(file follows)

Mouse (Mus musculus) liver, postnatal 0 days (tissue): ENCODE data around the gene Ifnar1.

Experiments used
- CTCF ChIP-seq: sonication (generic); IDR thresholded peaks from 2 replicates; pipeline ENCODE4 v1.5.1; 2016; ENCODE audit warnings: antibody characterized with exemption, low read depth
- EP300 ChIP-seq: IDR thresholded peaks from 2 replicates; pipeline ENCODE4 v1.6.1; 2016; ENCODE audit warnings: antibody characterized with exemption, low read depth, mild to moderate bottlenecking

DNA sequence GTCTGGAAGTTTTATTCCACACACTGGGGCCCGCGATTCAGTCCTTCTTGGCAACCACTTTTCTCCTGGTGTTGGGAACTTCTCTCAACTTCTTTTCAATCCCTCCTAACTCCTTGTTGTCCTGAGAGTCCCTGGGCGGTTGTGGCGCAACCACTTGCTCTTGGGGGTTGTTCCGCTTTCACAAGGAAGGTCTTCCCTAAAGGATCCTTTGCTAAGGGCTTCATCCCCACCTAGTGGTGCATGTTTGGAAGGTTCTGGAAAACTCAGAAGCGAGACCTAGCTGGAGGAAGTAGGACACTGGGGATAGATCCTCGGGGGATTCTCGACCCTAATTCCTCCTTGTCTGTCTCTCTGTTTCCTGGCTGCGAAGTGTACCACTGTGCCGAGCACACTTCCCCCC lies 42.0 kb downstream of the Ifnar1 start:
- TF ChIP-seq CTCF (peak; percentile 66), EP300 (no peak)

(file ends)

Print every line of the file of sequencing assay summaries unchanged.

Mouse (Mus musculus) liver, postnatal 0 days (tissue): ENCODE data around the gene Ifnar1.

Experiments used
- CTCF ChIP-seq: sonication (generic); IDR thresholded peaks from 2 replicates; pipeline ENCODE4 v1.5.1; 2016; ENCODE audit warnings: antibody characterized with exemption, low read depth
- EP300 ChIP-seq: IDR thresholded peaks from 2 replicates; pipeline ENCODE4 v1.6.1; 2016; ENCODE audit warnings: antibody characterized with exemption, low read depth, mild to moderate bottlenecking

DNA sequence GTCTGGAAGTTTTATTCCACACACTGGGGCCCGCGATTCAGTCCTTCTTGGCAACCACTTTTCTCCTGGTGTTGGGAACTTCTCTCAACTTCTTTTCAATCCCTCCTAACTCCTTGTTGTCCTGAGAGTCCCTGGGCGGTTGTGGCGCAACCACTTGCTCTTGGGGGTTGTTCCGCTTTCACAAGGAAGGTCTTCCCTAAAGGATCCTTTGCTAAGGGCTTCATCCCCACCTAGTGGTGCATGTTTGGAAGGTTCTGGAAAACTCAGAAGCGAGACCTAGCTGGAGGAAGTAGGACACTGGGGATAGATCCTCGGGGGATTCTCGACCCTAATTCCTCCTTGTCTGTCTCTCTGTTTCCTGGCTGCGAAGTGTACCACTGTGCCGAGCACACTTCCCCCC lies 42.0 kb downstream of the Ifnar1 start:
- TF ChIP-seq CTCF (peak; percentile 66), EP300 (no peak)